Skip to main content
Updated:
Original:

Instagram's new way to straight-up block offensive comments

This is actually different from the current 'inappropriate' comments filter. Here's what's new.

Instagram is just going to block offensive comments now before you ever see them.

Or try to, anyway.

As part of its commitment to "foster kind, inclusive communities" (aka not have a hellhole of a comments section), Instagram is rolling out two new language filters for English users.

The first is just to block "certain offensive comments" on posts and live video. Every other comment will still show up as normal, and ones that get through you can report/delete.

You can turn this filter off by going into your settings, scrolling down to the "Comment" portion.

The second filter specifically targets "obvious spam" comments, and will block those out automatically as well.

How this is different from the current 'inappropriate' filter

Instagram had an option to hide "inappropriate" comments before. It was a feature they rolled out in 2016 and would block replies that contained words from a default "inappropriate" list. You could also add your own words to be blocked.

The new filters announced this week are going to learn.

"Our team has been training our systems for some time to recognize certain types of offensive and spammy comments so you never have to see them," Instagram said in the announcement. "The tools will improve over time, enabling the community’s experience of sharing to improve as well."

The entire thing is done via machine learning, which Instagram calls an "important step" in keeping the app a kind, inclusive place. They say the "toxic" comments make users and businesses not want to post on the app as much.

As the algorithm improves, the new filters could be available in more languages.

WIRED has a story about the Facebook-developed system behind it, called Deep Text.

Facebook – which owns Instagram – this week talked about some of the big challenges with filtering out hate speech.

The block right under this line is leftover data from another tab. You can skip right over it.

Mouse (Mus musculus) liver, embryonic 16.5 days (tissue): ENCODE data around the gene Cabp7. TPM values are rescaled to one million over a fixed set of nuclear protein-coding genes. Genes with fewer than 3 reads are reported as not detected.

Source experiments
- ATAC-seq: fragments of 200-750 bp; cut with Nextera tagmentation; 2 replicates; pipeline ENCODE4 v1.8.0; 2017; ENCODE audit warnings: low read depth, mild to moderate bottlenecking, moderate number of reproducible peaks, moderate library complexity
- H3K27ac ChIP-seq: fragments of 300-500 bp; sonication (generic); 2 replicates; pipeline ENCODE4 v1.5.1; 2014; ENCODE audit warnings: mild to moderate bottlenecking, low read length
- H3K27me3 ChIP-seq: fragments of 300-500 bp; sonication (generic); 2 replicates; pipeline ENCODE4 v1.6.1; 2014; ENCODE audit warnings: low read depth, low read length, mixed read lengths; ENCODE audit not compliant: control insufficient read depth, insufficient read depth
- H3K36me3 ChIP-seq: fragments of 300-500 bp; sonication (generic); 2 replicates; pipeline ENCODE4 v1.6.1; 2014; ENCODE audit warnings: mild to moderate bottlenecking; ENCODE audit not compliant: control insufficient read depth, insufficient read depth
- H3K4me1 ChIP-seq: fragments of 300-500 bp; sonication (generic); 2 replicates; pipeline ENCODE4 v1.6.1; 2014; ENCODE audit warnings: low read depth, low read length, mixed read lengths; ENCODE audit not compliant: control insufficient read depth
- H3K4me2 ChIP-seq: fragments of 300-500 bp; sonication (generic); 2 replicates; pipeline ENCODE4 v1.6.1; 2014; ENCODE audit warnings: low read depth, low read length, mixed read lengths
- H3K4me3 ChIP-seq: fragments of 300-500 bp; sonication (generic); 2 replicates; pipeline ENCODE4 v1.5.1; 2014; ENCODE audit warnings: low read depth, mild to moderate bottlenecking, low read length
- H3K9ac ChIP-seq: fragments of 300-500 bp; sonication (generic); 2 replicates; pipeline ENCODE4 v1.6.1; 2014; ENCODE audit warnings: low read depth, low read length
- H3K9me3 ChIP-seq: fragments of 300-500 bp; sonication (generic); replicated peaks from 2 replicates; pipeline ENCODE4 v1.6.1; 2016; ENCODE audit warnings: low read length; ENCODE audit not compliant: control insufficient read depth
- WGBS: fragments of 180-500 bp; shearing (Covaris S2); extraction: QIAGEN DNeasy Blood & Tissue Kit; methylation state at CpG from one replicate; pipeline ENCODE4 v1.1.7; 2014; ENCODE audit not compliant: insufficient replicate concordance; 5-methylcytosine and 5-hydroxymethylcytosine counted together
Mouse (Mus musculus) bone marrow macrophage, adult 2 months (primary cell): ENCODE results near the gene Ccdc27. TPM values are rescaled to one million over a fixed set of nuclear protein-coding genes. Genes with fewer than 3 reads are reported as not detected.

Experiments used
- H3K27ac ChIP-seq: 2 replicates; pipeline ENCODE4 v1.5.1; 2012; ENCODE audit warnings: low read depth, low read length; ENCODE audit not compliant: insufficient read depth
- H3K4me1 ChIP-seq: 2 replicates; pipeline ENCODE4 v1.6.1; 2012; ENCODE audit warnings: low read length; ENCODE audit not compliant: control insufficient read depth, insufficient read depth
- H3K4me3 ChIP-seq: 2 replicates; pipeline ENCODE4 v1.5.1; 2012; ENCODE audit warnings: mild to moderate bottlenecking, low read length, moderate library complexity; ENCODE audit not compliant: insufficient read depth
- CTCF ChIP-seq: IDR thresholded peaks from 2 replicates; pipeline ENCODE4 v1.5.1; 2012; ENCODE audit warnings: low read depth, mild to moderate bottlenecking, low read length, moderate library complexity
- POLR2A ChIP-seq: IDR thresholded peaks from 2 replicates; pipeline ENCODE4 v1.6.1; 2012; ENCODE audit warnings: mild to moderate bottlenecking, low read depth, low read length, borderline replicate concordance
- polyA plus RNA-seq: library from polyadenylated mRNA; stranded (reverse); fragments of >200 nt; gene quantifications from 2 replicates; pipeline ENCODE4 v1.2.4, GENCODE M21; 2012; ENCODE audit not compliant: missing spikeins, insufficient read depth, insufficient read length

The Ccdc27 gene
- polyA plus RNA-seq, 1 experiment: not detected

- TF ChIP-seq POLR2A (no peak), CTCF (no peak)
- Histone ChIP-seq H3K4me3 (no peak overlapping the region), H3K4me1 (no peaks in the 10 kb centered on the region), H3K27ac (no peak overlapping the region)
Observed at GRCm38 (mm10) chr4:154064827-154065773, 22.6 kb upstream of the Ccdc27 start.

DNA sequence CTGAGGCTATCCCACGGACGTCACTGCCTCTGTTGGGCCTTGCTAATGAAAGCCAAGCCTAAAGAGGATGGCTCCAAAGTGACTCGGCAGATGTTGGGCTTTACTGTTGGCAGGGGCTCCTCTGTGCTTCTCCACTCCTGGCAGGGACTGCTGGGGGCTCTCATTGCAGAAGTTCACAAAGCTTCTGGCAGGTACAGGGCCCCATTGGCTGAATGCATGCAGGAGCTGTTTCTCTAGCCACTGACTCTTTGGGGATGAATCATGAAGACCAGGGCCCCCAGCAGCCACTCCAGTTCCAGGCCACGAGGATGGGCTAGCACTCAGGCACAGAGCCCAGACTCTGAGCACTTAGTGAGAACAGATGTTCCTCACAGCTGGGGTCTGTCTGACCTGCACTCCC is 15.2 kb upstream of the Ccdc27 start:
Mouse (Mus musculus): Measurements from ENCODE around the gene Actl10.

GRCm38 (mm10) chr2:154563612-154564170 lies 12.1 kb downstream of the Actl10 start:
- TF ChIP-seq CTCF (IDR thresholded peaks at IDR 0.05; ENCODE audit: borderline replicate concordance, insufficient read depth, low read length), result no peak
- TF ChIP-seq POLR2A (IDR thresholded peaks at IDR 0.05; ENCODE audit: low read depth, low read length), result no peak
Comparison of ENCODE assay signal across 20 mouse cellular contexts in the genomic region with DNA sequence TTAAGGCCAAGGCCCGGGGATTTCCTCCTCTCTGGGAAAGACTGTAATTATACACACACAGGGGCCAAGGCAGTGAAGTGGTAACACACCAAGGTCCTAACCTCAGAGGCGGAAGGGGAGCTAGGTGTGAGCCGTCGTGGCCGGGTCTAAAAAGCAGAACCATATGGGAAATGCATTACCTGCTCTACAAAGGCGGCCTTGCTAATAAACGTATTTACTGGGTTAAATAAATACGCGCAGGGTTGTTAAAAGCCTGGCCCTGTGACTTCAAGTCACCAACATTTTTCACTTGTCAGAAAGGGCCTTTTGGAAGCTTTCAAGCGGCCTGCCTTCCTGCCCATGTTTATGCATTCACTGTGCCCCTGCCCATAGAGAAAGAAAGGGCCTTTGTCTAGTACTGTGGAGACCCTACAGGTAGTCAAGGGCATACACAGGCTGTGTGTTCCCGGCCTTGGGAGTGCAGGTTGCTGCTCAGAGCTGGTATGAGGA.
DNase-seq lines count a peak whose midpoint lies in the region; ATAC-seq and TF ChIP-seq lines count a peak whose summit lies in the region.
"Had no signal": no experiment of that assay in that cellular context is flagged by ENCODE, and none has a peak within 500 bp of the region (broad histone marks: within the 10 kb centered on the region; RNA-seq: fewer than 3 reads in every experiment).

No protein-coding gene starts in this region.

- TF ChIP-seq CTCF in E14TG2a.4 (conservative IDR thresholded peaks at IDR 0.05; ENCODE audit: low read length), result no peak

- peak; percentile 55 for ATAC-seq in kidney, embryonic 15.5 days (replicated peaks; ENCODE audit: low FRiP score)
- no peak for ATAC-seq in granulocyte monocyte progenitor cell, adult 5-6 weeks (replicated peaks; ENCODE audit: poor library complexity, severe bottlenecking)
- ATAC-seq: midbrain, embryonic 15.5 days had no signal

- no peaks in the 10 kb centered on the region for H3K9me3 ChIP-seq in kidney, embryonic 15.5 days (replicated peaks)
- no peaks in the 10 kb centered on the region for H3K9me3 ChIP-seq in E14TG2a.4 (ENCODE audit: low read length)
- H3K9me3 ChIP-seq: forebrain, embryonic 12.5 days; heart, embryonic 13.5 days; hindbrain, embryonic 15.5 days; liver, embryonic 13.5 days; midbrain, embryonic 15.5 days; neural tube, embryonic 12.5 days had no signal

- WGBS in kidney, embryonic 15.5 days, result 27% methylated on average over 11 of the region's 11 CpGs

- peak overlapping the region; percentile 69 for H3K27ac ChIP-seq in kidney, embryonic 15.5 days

One of their main conclusions? We are "a long way from being able to rely on machine learning and AI" to understand and assess hate speech.

Next Up

Joleigha Johnson

42-year-old Minnesota woman missing since December 1

She drives a white 2009 Chevrolet Impala.

icy roads, bad roads

20-year-old killed in crash on icy highway during Sunday snowstorm

More than a foot of snow had fallen in the area where the crash occurred.

Mike Zimmer

Vikings fans clamor for change after latest bad loss under Mike Zimmer

The "fire Mike Zimmer" tweets are raging on Twitter again.

Tony Oliva

Tony Oliva and Jim Kaat are finally heading to Cooperstown

The Twins legends were elected to Baseball's Hall of Fame on Sunday night.

Tanner Morgan

Report: Gophers to play in Guaranteed Rate Bowl

The Gophers will reportedly head to Phoenix to take on West Virginia.

Adam Thielen

Winless Lions beat Vikings on final play of game

Adam Thielen also left early with an ankle injury

Payton Willis / Gopher Basketball

Gophers improve to 7-0 on Willis' late 3-pointer

The Gophers earned back-to-back road victories for the first time since January 2017.

Flickr - police lights squad siren - Edward Kimmel

Woman in critical condition after being shot in the head in St. Paul

Officers responded to the incident at around 2:45 a.m. Saturday.

Alexander Mattison

Vikings-Lions: 5 things you can count on

It's a great time for the Vikings to play the Lions.

covid

Omicron variant confirmed in Wisconsin man who traveled to South Africa

Five other cases have been confirmed and linked to a Wisconsin wedding.

Related

Instagram's new way to straight-up block offensive comments

This is actually different from the current 'inappropriate' comments filter. Here's what's new.

Snapchat copycat: Instagram has face filters now too

Instagram just keeps closing the gap with Snapchat.

Snapchat copycat: Instagram has face filters now too

Instagram just keeps closing the gap with Snapchat.

Instagram influencers are still sneaking ads to millions of followers, groups say

What's an ad and what's not? That's often unclear on Instagram, some groups are arguing.

Instagram is getting more Snapchat-y again

Want Instagram to be more like Snapchat? Well, good news.

Instagram will make it easier to see if a post is a paid promotion

Instagram influencers got a warning earlier for not being clear about what they were getting paid to post.